As a result of his teacher’s curse, the student who escaped death became a Brahma-raksas. He began to fly in the air. A Brahma-raksas would eat up every day a Brahmin learned in the Veda. Having assumed a form, it would drag those who are skilled in reciting the Veda to a distance, and after putting them several questions which they could not answer, it would beat them to death. Gauda who had become a Brahma-raksas went to the banks of the river Narmada and sat on an old fig tree which was there. That place is in between the five Gauda countries and the five Dravida countries. Those who went from South India to the North or from North India to the South had to pass through this place. Gauda would ask the scholars traveling via that place a question in grammar and they would blink being unable to answer. In those times there was no Maha-bhashya for grammar. Immediately the Brahma-raksas would beat them up and eat them.

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We will continue the next day.


Monday, November 27, 2006

Advaita Guru-parampara

Hare Krishna Friends,

In order to instruct us in the disciplines that are necessary for removing sorrows and in order to enable the light of the Self to shine in its plenitude, there is required the line of succession of preceptors. A preceptor hands down to his successor the ability to continue the aforesaid mission. It is the series of preceptors who succeed one another in this manner that is called as Acharya-parampara or Guru-parampara. We should be grateful for this succession. The preceptors have preserved for us the wealth consisting of the path which leads to the gaining of the light of the Self. If we meditate on all the preceptors who have come in this succession line till today, we shall receive a profusion of grace. Therefore knowledge of Guru-parampara is of utmost importance. We have the following two main Guru-Parampara shlokas in the Advaita tradition:

sadashiva samarambhaam sankaracharya madhyamaam
asmadacharya paryantam vande guru paramparam

narayanam padmabhuvam vasishtam shaktim cha tatputra parasharam cha
vyasam shukam gaudapadam mahantam govinda yogindramathasya shishyam
sri sankaracharyam athasya padmapadam cha hastamalakam cha shishyam
tam totakam vartika kaaram anyan asmad gurun santatamanatosmi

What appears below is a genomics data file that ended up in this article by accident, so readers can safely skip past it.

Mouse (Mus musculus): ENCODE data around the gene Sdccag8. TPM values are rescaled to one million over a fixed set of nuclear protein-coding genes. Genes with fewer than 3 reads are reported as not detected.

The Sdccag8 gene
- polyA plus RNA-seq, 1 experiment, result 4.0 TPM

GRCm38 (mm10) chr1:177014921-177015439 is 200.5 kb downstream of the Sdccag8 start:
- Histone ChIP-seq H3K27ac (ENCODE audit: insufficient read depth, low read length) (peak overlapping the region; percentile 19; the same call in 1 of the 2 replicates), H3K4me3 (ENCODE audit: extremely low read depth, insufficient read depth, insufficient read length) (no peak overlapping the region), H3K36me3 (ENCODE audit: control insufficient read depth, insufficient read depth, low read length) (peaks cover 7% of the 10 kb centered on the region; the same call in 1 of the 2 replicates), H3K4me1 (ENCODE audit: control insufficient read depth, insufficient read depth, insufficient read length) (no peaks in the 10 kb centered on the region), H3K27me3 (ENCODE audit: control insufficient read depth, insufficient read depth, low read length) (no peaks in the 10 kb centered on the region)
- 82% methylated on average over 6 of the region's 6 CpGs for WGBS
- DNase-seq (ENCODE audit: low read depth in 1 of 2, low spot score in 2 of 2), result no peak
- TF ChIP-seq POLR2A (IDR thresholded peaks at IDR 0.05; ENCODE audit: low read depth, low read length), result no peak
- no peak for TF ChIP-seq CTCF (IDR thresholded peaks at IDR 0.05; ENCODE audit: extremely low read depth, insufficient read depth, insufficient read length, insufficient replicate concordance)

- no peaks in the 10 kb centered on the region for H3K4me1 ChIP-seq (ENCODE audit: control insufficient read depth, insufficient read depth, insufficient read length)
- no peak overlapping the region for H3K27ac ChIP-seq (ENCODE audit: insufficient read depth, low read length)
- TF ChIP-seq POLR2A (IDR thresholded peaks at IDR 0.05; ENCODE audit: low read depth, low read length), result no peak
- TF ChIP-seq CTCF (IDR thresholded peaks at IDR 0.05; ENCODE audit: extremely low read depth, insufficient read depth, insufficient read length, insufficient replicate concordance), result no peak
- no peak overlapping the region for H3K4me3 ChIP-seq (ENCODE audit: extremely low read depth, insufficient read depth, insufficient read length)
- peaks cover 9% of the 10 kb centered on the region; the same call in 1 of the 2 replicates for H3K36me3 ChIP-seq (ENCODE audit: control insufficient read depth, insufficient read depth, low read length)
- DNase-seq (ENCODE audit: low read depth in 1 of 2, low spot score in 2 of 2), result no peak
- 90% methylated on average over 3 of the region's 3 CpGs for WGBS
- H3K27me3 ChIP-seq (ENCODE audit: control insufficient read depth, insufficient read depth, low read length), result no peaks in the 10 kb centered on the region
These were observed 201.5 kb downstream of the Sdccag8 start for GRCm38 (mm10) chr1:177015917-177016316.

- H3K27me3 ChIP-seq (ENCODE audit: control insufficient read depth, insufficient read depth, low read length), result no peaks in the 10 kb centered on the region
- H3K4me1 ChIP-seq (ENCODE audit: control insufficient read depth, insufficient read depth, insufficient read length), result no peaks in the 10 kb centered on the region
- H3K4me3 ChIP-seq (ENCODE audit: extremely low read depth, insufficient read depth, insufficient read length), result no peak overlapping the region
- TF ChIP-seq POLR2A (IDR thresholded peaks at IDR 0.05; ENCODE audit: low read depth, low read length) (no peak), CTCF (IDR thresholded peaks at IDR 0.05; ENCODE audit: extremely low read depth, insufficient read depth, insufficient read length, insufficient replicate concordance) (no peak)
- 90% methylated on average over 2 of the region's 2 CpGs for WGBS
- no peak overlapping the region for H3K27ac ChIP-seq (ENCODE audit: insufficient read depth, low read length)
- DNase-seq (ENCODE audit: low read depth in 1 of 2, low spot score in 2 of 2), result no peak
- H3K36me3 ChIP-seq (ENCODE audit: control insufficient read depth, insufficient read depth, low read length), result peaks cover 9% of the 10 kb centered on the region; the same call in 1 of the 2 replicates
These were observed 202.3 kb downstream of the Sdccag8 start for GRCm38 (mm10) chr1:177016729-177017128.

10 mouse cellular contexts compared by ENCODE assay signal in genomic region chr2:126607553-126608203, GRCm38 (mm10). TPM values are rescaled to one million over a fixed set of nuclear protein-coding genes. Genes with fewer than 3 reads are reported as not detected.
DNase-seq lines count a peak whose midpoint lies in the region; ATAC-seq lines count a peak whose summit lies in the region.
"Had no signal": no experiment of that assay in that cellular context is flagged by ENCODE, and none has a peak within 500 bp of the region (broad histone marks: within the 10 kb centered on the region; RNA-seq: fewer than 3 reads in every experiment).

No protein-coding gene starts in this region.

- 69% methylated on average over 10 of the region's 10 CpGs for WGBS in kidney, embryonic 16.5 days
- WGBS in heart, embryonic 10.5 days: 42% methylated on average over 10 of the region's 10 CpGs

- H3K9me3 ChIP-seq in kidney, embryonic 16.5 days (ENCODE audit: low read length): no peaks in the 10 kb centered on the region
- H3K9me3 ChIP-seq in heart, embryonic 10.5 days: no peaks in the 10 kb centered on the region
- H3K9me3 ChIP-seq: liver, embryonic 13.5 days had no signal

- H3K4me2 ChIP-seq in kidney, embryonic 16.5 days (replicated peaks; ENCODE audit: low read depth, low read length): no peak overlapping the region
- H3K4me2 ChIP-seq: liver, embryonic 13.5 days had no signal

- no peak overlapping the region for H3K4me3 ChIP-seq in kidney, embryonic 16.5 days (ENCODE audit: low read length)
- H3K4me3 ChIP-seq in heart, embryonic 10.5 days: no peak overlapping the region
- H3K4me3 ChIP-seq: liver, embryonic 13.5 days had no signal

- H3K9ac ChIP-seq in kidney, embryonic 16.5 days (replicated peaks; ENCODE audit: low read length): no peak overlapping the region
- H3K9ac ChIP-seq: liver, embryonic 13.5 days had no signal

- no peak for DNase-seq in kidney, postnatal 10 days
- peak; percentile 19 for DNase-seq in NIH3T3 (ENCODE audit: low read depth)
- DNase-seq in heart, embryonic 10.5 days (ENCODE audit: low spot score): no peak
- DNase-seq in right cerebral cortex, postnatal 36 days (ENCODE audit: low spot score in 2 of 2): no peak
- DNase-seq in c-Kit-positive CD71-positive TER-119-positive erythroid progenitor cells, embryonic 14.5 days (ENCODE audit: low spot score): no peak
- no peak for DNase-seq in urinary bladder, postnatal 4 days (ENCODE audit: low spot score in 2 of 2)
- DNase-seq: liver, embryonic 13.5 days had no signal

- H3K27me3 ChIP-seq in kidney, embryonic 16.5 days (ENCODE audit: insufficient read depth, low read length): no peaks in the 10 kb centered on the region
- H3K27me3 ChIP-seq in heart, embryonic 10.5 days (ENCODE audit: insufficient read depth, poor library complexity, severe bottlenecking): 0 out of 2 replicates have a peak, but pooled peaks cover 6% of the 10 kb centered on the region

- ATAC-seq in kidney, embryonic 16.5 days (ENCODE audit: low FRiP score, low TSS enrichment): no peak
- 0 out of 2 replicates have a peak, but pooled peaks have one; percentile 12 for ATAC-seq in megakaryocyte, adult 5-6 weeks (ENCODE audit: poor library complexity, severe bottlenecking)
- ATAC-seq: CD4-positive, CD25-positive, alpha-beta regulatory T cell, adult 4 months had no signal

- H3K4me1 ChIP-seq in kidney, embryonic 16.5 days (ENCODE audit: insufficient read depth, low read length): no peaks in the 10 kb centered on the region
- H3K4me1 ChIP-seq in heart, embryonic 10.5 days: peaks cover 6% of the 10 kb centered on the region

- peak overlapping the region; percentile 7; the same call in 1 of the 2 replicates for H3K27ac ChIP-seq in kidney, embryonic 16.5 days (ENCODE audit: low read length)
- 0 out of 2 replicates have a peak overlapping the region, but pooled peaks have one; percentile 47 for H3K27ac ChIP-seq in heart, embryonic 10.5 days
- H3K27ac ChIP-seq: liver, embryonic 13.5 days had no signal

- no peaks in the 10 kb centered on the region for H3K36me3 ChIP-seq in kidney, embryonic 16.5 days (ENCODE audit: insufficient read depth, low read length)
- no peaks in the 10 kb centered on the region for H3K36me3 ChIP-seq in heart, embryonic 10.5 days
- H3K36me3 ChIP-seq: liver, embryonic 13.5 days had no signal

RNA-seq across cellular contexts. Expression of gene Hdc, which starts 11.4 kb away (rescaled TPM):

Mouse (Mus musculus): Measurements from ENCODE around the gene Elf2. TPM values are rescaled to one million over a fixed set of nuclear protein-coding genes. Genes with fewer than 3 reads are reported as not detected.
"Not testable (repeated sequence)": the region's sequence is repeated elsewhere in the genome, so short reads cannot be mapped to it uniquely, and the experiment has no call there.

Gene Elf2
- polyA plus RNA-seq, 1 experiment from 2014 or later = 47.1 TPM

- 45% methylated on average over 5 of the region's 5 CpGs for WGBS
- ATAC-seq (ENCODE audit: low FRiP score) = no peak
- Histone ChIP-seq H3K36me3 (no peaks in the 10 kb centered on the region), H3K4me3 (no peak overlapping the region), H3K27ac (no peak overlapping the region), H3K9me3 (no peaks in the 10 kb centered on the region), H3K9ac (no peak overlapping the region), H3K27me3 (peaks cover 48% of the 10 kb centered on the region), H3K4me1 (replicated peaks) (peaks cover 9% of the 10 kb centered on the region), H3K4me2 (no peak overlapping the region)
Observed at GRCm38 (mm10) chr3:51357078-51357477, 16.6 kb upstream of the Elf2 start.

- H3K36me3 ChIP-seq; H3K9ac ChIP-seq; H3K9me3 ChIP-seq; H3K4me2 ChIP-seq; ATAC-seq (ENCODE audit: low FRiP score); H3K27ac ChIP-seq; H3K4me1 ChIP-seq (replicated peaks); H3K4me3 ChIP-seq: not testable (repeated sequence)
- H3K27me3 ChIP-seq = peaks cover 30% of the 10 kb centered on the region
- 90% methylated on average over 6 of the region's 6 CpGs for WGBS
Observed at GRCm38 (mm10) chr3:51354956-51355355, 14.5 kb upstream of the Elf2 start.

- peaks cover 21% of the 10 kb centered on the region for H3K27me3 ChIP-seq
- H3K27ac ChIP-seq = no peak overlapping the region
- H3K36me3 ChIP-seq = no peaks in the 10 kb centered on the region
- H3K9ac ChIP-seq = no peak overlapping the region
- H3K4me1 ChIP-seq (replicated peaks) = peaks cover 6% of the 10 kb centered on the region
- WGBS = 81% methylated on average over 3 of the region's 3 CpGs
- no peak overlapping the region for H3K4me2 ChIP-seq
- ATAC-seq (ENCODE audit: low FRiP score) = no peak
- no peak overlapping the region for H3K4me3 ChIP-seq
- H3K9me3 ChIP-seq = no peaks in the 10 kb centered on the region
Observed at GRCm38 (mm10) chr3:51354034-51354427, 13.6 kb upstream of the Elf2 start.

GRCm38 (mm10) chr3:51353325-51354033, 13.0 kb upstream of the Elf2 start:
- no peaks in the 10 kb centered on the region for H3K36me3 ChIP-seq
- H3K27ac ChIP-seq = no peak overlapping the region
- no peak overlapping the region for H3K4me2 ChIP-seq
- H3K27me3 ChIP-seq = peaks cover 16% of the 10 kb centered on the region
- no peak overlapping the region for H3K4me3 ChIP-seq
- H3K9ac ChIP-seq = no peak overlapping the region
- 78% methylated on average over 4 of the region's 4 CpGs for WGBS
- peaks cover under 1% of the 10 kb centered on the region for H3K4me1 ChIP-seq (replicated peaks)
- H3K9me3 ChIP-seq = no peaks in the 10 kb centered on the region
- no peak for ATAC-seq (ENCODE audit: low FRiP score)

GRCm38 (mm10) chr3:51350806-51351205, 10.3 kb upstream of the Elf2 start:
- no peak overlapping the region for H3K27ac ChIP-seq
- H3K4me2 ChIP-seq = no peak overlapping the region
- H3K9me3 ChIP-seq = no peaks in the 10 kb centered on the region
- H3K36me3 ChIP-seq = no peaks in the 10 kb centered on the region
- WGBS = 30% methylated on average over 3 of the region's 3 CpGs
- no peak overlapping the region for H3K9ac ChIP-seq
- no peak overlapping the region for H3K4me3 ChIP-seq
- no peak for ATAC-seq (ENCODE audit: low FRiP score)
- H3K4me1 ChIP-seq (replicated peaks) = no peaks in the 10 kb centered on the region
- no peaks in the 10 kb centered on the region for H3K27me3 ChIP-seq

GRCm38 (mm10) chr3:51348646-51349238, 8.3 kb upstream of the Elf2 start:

In the first verse, starting with Sadashiva (Dakshinamurthy, the first guru), with Sankaracharya in the middle and finally all the Acharyas coming in Sankara lineage are saluted.

The second verse traces the lineage from Sriman Narayana (notice how even here Advaita is stressing the non-difference between Shiva and Vishnu). The Gurus mentioned in the second verse are as follows:

Padmabhuva (Brahmaji)
Gaudapada (Paramaguru of Sankaracharya)
Govinda Bhagavatpada (Guru of Sankaracharya)
Padmapada, Hastamalaka, Totaka, Sureshvara (vartika kaara)

Till Shuka, the succession was from father to son (Putra-parampara). Shuka was a Jnani even at birth. From him started the succession from preceptor to preceptor (Sishya-parampara). From the Puranas and other sources, we learn about the Acharyas till Shuka. The traditions regarding to the great gurus starting with Gaudapada are recorded in the Sankara-vijaya texts (biography of Sankara) and few other sources. There are five main Sankara-vijaya texts:

Madhaviya Sankara-vijaya (written by Sri Vidyaranya…remember the first quiz conducted by Hariram???)
Anandagirya Sankara-vijaya
Chidvilasiya Sankara-vijaya
Keraliya Sankara-vijaya
Vyasachariya Sankara-vijaya

It has been mentioned previously that His Holiness Pujyasri Chandrashekara Saraswathi Mahasvami used to deliver discourses at many instances. It was not mere speech, but a message from the heart each day. In one such occasion the Master delivered a series of discourses on the life and message of Adi Sankara, in Tamil. Sri T.M.P Mahadevan, professor of Philosophy and sincere disciple of the Mahasvami has translated these series of speeches into English and published as the book “Adi Sankara – His Life and Times” under the banner of Bharatiya Vidya Bhavan.

Most of us know the life history of Adi Sankara, but may not know the details of his Guru and Paramaguru. I thought of sharing the particulars pertaining to Gaudapada and Govinda Bhagavatpada from the above mentioned book. The message of Advaita is beautifully interwoven between the stories. The Mahasvami raises some questions in between the stories (that can rise as doubts to the common man) and clearly answers those with appropriate quotes in his own characteristic style.

We will start with the same in the next email.


Thursday, November 23, 2006

Brief life sketch of Sri Chandrashekara Saraswathi Mahasvami – 07

Hare Krishna,

Today we will conclude with the Brief life sketch of the Kanchi Mahasvami. The email is a bit longer.

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The Mahasvami’s simple speeches to the masses flowed effortlessly, containing the most ancient wisdom and also latest research results. For him all religions were only facets of the Sanathana Dharma. He reflected that unity of Religions is needed, but not uniformity. The core of the Acharya’s life was the preservation, study and adherence to the Vedas, the common heritage of the entire Human race (please note, it is entire Human race, not just for Indians). As mentioned before, His discourses have been brought out in many volumes in Tamil as “Deivattin Kural”, these are known as the common man’s Veda. Some parts have been brought out in English also. He weaved together various branches of knowledge into one universal fabric. His insights were remarkable.